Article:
What do we know about the impact of savings groups on poor African women?
Savings for Change (SfC) is one of Oxfam America’s flagship programmes, reaching 680,000 members, mostly women, in 13 countries. Here Sophie Romana, Oxfam America’s Deputy Director of Community Finance, reports on some findings from an innovative qualitative and quantitative survey of the groups in Mali, published today (click through to summary or full report).
How do you save money and borrow when you live in rural sub-Saharan Africa? Millions of women do just that every week, through their Savings Group. Formed and monitored by teams of field agents from local organizations, 20 to 25 women gather every week at the same time and place to put a few cents in a wooden “savings box”. Once there is enough money in the box – i.e. the saving fund – members who need a small, short-term loan come in front of the self-managed group to explain the purpose of the loan (food purchases, life’s emergencies or working capital for an income generating activity). The loans are paid back to the group with interest, which provides them with a return. In a nutshell, savings groups provide basic financial services to poor rural women underserved or ignored by commercial banks and microfinance institutions.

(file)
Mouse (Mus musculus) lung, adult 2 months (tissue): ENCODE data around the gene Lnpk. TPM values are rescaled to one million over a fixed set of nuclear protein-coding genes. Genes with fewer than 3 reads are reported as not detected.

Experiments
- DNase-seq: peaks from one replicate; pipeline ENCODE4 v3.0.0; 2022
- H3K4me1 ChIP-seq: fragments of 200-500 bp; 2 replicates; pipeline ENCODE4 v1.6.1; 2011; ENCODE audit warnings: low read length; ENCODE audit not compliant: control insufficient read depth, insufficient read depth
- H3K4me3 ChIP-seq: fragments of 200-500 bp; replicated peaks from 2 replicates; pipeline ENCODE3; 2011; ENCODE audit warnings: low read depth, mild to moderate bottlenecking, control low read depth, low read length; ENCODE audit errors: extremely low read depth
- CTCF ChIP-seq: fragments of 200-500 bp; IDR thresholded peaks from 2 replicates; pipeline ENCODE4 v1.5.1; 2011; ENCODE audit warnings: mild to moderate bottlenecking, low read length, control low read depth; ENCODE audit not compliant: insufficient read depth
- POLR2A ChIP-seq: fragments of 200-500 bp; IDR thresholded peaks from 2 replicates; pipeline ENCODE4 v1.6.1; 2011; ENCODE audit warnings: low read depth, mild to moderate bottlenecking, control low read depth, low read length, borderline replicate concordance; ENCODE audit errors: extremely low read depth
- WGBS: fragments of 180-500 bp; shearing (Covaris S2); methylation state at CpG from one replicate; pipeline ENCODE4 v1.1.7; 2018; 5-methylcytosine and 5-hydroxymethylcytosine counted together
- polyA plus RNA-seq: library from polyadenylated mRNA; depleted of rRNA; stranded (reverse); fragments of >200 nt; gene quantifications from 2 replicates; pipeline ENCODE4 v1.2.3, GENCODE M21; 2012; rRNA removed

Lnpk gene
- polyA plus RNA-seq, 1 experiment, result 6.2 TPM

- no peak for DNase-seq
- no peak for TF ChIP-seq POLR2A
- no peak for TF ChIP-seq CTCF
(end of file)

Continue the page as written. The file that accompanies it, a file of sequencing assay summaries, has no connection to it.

But does belonging to a group actually improve the lives of members, their families, and their villages? To answer this, Oxfam America and Freedom from Hunger commissioned Innovations for Poverty Action (IPA) and the Bureau of Applied Research in Anthropology (BARA) at the University of Arizona to conduct a unique piece of joint research on Saving for Change groups in Mali: a randomized controlled trial (RCT) combined with a qualitative longitudinal study, funded by the Bill & Melinda Gates Foundation. The RCT included 500 villages: in 210 of them we introduced SFC, the other 290 were “controlled” (intentionally left out of the intervention) to try and measure the difference, hence the impacts. The qualitative survey focused on 19 villages included in the RCT and interviewed members, husbands, women non-members, villagers etc… This mixed-methods approach combines the benefits of ‘quant’ and ‘qual’ to try and get under the skin of the impacts of savings groups.